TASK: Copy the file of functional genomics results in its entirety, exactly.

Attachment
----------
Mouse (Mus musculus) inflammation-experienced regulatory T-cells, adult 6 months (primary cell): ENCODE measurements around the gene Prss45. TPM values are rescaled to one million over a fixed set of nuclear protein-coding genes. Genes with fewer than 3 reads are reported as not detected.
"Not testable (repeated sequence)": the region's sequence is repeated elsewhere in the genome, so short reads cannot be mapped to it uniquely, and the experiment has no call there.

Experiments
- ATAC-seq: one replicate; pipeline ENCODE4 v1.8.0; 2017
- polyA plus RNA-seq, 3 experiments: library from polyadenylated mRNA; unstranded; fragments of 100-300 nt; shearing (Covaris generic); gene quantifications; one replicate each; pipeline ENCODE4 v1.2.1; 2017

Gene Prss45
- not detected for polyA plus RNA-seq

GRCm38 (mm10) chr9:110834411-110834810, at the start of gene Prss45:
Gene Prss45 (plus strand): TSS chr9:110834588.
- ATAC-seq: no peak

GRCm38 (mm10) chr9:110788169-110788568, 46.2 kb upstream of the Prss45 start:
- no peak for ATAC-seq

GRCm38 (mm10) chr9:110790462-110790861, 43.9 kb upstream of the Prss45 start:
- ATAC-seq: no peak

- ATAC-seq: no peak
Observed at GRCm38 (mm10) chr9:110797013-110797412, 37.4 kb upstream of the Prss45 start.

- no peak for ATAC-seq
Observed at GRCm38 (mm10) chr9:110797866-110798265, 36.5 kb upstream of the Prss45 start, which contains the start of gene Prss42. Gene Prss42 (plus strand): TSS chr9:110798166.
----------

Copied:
Mouse (Mus musculus) inflammation-experienced regulatory T-cells, adult 6 months (primary cell): ENCODE measurements around the gene Prss45. TPM values are rescaled to one million over a fixed set of nuclear protein-coding genes. Genes with fewer than 3 reads are reported as not detected.
"Not testable (repeated sequence)": the region's sequence is repeated elsewhere in the genome, so short reads cannot be mapped to it uniquely, and the experiment has no call there.

Experiments
- ATAC-seq: one replicate; pipeline ENCODE4 v1.8.0; 2017
- polyA plus RNA-seq, 3 experiments: library from polyadenylated mRNA; unstranded; fragments of 100-300 nt; shearing (Covaris generic); gene quantifications; one replicate each; pipeline ENCODE4 v1.2.1; 2017

Gene Prss45
- not detected for polyA plus RNA-seq

GRCm38 (mm10) chr9:110834411-110834810, at the start of gene Prss45:
Gene Prss45 (plus strand): TSS chr9:110834588.
- ATAC-seq: no peak

GRCm38 (mm10) chr9:110788169-110788568, 46.2 kb upstream of the Prss45 start:
- no peak for ATAC-seq

GRCm38 (mm10) chr9:110790462-110790861, 43.9 kb upstream of the Prss45 start:
- ATAC-seq: no peak

- ATAC-seq: no peak
Observed at GRCm38 (mm10) chr9:110797013-110797412, 37.4 kb upstream of the Prss45 start.

- no peak for ATAC-seq
Observed at GRCm38 (mm10) chr9:110797866-110798265, 36.5 kb upstream of the Prss45 start, which contains the start of gene Prss42. Gene Prss42 (plus strand): TSS chr9:110798166.